B-1 bombers brouhaha: minor disrupt, big rift
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In a showdown with China, Obama would face a humliating back down or an unwinnable war. Does Abbott want to be part of that? writes HUGH WHITE
Our government was embarrassed and angry last week when Washington told the world that US B-1 bombers would be placed in Darwin. But why the fuss?
The B-1 is a Cold War relic from the 1980s and previous governments agreed to them operating from Darwin a decade ago.
The problem was not the aircraft, but the mission.
The man from the Pentagon last week said quite plainly that the idea of sending B-1s to Australia was to counter China's growing military power and assertiveness, especially in the South China Sea.
Our leaders are in denial about a fundamental shift in our strategic circumstances.
This statement of the blindingly obvious upset the Abbott government because it is still refusing to acknowledge the United States and China are strategic rivals, and that Australia's alliance with the US makes us strategic rivals of China, too.
Instead, the government wants us to believe that nothing Australia does as a US ally is directed against the strategic interests of our largest trading partner.
That is why Tony Abbott's swift and scorching response to the B-1 story was so strongly focused on rebutting this aspect of the Pentagon's announcement. He repeatedly insisted the Australia-US alliance "is not directed against anyone".
The Prime Minister's problem, and Australia's problem, is that this is simply not true any more.
It used to be true back in John Howard's day, when China and everyone else happily accepted US primacy in Asia. But now China is directly challenging US regional leadership with military moves over disputed islands and reefs, and the US is pushing back.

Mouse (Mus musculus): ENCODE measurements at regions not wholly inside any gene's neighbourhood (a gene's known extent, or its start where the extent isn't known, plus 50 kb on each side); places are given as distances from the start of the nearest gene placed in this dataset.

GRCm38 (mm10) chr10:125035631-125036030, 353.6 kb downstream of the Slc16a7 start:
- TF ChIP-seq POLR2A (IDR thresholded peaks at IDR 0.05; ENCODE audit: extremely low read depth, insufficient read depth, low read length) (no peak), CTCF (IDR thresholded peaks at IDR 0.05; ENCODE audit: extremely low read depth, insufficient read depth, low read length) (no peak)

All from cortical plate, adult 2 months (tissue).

This contest is entering a new and more intense phase as China defies Washington by building military bases on disputed reefs in the South China Sea.
Last week's B-1 announcement was part of the US response to this. Much more is at stake here than coral reefs or even freedom of navigation. If China can defy US maritime power with impunity in the western Pacific, the United States' strategic position in Asia is greatly diminished.
So the US now sees itself in an increasingly serious political and strategic contest with China over who leads in Asia. Washington naturally looks to its Pacific allies for support in this contest. So US officials do not agree with Abbott. They think the US-Australia alliance today is most definitely directed against someone. It is directed against China.
For Abbott to continue to say otherwise is either astonishingly naive or downright dishonest, or some strange amalgam of both. To be fair, his political opponents are just as bad. Labor under Julia Gillard absurdly insisted the United States' "pivot" to Asia had nothing to do with China when President Barack Obama announced it in Canberra in 2011, and it has failed to engage seriously with the issue since then.